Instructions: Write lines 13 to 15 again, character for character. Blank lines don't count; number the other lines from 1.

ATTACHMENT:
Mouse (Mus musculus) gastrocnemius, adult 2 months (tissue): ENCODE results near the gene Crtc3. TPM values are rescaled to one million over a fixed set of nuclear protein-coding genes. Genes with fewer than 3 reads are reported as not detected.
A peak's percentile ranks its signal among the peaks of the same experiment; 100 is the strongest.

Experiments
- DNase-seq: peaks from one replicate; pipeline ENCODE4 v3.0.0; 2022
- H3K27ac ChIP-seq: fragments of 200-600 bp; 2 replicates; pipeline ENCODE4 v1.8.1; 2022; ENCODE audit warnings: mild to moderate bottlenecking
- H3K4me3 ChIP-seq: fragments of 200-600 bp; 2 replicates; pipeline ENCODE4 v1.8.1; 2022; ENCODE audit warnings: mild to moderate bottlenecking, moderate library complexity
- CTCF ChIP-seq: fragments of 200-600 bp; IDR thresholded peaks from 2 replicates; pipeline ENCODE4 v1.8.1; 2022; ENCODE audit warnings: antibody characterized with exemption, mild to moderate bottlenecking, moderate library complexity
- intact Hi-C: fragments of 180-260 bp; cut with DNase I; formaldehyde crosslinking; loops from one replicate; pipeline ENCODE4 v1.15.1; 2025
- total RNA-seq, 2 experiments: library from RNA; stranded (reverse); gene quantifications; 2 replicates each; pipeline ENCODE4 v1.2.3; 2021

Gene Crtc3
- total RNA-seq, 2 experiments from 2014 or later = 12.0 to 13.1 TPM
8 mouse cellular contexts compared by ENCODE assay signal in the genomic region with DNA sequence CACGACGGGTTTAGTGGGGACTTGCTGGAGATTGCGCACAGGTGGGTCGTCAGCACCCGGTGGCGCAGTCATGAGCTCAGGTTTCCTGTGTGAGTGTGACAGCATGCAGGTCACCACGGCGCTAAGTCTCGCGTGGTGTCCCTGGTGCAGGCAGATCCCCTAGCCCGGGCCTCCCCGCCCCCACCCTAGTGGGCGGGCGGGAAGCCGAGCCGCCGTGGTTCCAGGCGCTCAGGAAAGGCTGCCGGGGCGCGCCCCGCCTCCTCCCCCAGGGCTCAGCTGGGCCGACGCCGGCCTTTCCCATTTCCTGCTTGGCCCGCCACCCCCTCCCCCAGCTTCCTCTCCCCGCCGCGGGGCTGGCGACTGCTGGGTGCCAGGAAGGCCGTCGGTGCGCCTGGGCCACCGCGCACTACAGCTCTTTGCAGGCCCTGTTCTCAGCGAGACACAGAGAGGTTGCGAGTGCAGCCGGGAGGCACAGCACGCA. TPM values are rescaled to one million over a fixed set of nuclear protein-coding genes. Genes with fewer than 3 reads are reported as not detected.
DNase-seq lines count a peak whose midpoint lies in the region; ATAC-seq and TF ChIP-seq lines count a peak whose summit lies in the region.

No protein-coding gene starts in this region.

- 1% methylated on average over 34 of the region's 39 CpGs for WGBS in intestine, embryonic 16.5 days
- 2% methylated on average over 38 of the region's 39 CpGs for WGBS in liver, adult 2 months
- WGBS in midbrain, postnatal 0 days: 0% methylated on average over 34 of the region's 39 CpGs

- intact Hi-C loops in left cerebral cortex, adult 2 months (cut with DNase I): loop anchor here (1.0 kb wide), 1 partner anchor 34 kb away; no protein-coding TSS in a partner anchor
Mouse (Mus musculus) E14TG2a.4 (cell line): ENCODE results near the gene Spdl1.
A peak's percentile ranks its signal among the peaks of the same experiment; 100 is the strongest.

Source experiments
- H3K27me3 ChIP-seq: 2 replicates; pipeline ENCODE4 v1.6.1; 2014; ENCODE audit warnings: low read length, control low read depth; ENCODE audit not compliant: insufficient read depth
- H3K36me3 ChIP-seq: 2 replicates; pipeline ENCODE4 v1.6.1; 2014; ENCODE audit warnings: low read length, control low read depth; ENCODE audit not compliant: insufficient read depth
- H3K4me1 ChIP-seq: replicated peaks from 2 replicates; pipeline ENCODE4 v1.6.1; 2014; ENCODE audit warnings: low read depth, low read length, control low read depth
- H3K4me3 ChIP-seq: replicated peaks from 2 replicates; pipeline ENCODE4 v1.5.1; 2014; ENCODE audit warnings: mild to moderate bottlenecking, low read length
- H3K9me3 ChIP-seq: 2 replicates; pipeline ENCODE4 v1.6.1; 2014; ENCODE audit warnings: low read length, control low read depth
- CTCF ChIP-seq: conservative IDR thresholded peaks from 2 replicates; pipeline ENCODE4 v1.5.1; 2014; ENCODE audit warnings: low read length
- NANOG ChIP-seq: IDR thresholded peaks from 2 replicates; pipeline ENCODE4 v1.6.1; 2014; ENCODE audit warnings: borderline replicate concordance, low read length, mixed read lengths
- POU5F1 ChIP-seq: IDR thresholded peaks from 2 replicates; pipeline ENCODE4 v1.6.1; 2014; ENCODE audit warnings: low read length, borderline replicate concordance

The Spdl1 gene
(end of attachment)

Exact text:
DNase-seq lines count a peak whose midpoint lies in the region; ATAC-seq and TF ChIP-seq lines count a peak whose summit lies in the region.

No protein-coding gene starts in this region.

- 1% methylated on average over 34 of the region's 39 CpGs for WGBS in intestine, embryonic 16.5 days